The European Centre for Disease Prevention and Control (ECDC) yesterday placed Portugal in a group of states with a “worrying trend” in cases of covid-19, but with “moderate risk”; (middle group out of three groups).
In today’s updated and presented risk assessment, ECDC points out that positive cases of infection with the new coronavirus, which causes covid-19 disease, have increased steadily across the European Union since August, which demonstrates that “measures taken were not always sufficient to reduce or control exposure”, warning that“ it is therefore crucial that Member States implement all measures necessary at the first signs of new outbreaks ”.
According to the Center, non-pharmaceutical interventions such as physical distance, hygiene and the use of masks proved to be insufficient to reduce or control exposure to the coronavirus.
Even so, the agency’s director, Andrea Ammon, pointed out that, “until a safe and effective vaccine is available, these measures remain the main public health tool to control and manage outbreaks” of covid-19.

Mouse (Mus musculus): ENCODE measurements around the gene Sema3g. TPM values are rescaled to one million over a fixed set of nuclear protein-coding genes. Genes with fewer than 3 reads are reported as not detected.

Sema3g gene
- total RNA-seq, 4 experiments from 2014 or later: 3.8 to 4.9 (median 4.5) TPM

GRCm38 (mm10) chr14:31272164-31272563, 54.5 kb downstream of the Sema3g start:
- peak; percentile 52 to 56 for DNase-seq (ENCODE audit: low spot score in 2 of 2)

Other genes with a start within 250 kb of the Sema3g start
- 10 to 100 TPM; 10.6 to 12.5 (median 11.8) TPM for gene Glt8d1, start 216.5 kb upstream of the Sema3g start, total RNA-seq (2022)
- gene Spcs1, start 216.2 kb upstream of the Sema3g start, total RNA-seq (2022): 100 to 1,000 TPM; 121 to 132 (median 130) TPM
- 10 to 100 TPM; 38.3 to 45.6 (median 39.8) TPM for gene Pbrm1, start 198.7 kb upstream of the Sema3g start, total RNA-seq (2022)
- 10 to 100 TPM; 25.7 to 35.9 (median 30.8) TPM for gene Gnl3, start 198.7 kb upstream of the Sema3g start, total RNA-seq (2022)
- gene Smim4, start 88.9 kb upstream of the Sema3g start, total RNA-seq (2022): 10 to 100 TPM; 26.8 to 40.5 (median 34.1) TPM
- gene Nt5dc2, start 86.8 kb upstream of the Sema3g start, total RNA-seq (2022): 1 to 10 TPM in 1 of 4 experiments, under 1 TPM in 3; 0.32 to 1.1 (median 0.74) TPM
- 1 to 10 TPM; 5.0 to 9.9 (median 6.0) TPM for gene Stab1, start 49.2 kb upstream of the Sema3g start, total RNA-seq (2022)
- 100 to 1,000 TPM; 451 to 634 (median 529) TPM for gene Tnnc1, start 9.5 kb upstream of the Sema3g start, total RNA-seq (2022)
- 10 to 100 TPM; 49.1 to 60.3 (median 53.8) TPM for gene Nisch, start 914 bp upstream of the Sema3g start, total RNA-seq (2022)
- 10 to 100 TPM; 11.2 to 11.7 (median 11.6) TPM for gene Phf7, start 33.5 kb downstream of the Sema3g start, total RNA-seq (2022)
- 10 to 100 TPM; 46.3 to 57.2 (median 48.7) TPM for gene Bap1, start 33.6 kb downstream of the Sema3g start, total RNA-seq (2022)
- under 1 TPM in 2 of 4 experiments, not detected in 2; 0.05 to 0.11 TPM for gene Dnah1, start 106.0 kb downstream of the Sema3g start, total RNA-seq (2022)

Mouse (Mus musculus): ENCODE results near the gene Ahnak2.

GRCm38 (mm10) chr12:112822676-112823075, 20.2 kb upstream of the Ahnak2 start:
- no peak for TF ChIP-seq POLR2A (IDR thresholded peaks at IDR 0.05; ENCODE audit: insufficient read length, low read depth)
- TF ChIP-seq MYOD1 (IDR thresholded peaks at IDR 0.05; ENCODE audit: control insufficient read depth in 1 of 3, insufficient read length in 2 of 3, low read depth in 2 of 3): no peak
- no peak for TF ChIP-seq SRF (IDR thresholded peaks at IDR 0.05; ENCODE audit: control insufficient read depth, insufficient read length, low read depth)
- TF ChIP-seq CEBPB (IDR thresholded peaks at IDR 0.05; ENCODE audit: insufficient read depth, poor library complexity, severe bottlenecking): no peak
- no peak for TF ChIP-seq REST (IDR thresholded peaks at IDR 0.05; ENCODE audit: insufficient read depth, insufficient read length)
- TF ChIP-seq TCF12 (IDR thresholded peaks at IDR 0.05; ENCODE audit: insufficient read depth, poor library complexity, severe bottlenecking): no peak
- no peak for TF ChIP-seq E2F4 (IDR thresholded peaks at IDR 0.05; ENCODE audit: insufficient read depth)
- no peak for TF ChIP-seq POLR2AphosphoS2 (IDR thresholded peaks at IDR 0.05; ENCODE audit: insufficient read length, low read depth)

In this updated assessment, ECDC divided Member States into three groups: those with a “stable trend and reduced risk”, those with a “worrying trend, but a moderate risk” and those with “a worrying trend and a high risk”.
Portugal is placed in the subgroup with a worrying trend, but with a risk considered to be moderate, which includes countries where high and increasing [infection] rates are reported due to the high rates of tests performed, and transmission is primarily reported in young individuals a low proportion of serious cases and low death notification rates.
“This represents a moderate overall risk of covid-19 for the general population and for healthcare provision. However, it should be noted that if there is a high volume of transmission over several weeks, the protection of vulnerable individuals is a challenge, and since the impact of the disease on these groups is very high, the risk for this population remains to be very high”.
This subgroup includes Austria, Denmark, Estonia, France, Ireland, Luxembourg, the Netherlands, Norway, Portugal, Slovakia, Slovenia and the United Kingdom.
According to the ECDC assessment, the states that currently present the highest risk are Bulgaria, Croatia, Czech Republic, Hungary, Malta, Romania and Spain.
“Today’s new risk assessment shows us clearly that we cannot let our guard down. With some Member States registering a greater number of cases than during the peak of March, it is perfectly clear that this crisis is not behind us ”, commented the European Commissioner for Health, Stella Kyriakides, in a joint press conference with the director of ECDC.